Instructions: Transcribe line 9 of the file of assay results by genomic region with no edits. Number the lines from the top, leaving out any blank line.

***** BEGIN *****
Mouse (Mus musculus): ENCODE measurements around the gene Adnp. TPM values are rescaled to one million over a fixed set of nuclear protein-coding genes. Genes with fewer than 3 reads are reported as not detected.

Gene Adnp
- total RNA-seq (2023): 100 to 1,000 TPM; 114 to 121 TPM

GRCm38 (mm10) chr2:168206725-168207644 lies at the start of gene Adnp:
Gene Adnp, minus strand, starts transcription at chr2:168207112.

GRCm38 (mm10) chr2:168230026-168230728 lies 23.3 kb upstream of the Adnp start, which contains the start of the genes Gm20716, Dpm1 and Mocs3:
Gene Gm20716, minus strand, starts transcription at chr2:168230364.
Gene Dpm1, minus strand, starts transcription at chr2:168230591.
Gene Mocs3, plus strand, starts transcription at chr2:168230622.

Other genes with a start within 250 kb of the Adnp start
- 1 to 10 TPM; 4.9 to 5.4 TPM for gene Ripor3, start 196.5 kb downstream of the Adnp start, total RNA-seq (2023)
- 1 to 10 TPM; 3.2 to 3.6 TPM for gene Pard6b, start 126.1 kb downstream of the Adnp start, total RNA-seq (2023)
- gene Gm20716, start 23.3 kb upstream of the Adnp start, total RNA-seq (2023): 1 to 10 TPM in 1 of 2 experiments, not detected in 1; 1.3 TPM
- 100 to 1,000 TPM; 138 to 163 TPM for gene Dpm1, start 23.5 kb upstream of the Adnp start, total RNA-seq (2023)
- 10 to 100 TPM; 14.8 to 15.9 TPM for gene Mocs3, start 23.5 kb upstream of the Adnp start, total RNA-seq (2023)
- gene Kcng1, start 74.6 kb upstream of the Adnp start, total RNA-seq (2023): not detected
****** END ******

Gene Mocs3, plus strand, starts transcription at chr2:168230622.